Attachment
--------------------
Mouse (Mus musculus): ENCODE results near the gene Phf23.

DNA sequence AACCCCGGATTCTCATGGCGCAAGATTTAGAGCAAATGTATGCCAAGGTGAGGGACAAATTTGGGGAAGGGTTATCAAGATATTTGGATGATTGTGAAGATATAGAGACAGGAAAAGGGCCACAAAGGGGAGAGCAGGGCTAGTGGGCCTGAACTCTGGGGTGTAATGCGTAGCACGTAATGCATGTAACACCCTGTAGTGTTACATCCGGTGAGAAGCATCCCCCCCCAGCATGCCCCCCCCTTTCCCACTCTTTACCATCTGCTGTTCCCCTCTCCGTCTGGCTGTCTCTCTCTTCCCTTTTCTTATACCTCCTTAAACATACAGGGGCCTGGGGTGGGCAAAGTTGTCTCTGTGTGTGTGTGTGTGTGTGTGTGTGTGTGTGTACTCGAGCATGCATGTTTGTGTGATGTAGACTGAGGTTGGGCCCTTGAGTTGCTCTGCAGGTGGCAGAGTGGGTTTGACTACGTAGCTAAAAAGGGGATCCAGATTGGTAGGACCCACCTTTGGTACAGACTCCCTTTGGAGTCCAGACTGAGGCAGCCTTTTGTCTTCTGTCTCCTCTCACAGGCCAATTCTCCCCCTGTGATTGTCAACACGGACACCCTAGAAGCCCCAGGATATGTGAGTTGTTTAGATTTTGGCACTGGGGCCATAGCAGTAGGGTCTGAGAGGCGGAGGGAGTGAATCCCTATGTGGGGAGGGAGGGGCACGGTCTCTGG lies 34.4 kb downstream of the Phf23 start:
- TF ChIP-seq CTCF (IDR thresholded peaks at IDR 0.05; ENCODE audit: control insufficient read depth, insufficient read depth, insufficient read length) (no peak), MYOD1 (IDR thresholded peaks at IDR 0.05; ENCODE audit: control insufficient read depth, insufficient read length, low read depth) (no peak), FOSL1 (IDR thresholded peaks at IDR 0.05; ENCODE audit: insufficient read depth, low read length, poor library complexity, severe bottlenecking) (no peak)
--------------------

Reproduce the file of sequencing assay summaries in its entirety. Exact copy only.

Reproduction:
Mouse (Mus musculus): ENCODE results near the gene Phf23.

DNA sequence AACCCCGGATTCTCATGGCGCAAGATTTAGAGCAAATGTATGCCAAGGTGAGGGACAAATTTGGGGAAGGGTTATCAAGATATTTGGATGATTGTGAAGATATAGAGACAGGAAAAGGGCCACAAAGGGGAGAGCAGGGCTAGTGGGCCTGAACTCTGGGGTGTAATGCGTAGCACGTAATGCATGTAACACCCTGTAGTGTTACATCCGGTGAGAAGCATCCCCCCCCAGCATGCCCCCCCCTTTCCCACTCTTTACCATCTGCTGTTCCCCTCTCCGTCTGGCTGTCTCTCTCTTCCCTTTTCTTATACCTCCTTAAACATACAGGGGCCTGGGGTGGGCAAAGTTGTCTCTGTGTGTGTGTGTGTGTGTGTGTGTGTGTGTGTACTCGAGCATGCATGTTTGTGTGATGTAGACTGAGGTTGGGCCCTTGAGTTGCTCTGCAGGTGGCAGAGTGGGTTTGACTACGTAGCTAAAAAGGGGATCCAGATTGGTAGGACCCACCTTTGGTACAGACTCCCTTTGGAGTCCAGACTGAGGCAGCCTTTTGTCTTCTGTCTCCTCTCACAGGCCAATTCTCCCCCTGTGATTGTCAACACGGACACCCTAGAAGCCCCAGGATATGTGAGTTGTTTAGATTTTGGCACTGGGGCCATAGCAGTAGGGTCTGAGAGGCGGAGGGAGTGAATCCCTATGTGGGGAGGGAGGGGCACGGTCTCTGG lies 34.4 kb downstream of the Phf23 start:
- TF ChIP-seq CTCF (IDR thresholded peaks at IDR 0.05; ENCODE audit: control insufficient read depth, insufficient read depth, insufficient read length) (no peak), MYOD1 (IDR thresholded peaks at IDR 0.05; ENCODE audit: control insufficient read depth, insufficient read length, low read depth) (no peak), FOSL1 (IDR thresholded peaks at IDR 0.05; ENCODE audit: insufficient read depth, low read length, poor library complexity, severe bottlenecking) (no peak)